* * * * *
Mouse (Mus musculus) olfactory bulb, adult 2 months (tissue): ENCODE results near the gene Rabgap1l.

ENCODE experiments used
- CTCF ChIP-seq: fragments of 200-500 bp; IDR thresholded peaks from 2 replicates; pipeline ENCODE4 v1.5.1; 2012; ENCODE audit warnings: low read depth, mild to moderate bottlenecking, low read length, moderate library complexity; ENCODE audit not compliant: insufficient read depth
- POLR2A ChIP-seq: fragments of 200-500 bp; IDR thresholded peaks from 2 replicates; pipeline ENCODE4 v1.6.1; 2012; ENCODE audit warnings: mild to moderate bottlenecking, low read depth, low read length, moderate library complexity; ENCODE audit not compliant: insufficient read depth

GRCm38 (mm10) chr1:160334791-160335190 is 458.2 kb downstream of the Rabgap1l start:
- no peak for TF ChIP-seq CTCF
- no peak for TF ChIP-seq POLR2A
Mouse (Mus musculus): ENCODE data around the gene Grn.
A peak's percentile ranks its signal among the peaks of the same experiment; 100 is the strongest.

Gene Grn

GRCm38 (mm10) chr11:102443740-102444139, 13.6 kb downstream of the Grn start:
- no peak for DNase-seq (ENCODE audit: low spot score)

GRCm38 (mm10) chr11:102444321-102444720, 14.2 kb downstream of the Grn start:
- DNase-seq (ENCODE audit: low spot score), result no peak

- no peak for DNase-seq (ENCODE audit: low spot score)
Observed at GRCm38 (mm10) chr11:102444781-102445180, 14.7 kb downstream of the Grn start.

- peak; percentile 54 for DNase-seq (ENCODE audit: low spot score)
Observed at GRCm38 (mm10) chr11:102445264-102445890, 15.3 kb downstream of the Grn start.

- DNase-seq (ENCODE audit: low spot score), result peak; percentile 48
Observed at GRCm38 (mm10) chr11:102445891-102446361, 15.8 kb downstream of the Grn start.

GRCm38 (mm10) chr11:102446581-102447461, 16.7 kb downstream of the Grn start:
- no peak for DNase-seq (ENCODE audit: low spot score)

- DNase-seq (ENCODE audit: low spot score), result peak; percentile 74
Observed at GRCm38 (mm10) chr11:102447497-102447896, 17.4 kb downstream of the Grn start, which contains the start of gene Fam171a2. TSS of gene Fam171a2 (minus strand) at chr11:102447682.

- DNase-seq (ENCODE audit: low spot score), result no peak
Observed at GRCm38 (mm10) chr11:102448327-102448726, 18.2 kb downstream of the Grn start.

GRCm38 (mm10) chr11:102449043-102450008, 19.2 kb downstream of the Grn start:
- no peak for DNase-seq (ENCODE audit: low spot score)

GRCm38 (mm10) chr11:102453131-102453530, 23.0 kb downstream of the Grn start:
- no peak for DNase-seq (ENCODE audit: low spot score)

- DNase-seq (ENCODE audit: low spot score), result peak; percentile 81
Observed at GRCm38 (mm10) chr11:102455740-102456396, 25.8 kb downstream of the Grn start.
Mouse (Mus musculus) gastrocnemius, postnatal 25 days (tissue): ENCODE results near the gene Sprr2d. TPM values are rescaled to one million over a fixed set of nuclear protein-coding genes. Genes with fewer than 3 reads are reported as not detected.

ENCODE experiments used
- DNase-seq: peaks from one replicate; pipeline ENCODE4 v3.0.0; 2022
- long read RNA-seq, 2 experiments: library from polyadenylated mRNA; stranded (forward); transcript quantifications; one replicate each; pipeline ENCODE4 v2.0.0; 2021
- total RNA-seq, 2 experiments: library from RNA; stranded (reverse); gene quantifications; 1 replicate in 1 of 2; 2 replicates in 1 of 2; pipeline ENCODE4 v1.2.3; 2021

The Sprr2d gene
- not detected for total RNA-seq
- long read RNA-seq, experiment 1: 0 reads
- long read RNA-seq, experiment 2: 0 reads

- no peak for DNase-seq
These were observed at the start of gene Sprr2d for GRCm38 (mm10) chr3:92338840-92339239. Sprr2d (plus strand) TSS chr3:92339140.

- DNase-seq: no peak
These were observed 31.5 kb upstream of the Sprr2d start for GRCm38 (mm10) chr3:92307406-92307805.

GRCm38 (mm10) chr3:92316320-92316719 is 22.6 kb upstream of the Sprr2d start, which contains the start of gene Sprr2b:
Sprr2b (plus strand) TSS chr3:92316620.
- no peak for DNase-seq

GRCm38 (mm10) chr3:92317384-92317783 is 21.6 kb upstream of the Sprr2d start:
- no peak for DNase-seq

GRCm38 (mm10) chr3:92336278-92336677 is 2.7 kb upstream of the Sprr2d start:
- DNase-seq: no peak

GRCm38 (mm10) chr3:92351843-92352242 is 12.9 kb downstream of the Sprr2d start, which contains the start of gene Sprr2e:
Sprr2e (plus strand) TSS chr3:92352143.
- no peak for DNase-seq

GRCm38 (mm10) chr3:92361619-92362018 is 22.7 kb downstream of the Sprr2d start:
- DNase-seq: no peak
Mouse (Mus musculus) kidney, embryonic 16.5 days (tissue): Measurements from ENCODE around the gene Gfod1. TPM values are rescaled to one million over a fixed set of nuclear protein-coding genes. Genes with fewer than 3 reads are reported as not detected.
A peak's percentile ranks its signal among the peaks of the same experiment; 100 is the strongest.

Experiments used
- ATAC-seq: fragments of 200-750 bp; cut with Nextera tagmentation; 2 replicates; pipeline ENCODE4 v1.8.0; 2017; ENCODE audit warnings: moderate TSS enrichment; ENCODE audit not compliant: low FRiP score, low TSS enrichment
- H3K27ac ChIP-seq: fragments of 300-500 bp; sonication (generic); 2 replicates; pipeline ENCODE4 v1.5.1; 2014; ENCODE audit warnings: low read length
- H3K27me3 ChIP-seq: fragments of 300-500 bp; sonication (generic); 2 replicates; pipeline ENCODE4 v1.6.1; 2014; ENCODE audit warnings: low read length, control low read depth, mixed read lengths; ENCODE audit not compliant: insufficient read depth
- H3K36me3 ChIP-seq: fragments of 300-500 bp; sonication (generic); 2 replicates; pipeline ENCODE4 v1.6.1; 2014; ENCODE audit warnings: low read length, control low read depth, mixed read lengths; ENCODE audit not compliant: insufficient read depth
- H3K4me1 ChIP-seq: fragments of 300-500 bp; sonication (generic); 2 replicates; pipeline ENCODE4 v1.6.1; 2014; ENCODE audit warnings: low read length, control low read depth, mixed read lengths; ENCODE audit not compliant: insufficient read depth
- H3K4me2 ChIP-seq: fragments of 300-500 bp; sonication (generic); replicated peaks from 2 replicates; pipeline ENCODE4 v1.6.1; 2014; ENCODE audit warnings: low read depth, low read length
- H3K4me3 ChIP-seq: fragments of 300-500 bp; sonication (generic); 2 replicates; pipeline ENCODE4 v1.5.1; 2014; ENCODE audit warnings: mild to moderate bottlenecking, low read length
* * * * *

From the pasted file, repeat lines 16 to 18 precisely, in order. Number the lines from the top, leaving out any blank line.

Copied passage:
Observed at GRCm38 (mm10) chr11:102444781-102445180, 14.7 kb downstream of the Grn start.

- peak; percentile 54 for DNase-seq (ENCODE audit: low spot score)
Observed at GRCm38 (mm10) chr11:102445264-102445890, 15.3 kb downstream of the Grn start.